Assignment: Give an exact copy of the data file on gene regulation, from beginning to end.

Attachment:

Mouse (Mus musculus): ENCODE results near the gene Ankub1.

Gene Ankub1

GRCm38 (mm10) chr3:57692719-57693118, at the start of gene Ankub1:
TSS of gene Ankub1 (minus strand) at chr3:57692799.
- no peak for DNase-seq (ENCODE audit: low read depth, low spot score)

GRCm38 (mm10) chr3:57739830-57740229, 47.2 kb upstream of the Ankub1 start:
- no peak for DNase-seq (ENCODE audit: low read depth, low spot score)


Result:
Mouse (Mus musculus): ENCODE results near the gene Ankub1.

Gene Ankub1

GRCm38 (mm10) chr3:57692719-57693118, at the start of gene Ankub1:
TSS of gene Ankub1 (minus strand) at chr3:57692799.
- no peak for DNase-seq (ENCODE audit: low read depth, low spot score)

GRCm38 (mm10) chr3:57739830-57740229, 47.2 kb upstream of the Ankub1 start:
- no peak for DNase-seq (ENCODE audit: low read depth, low spot score)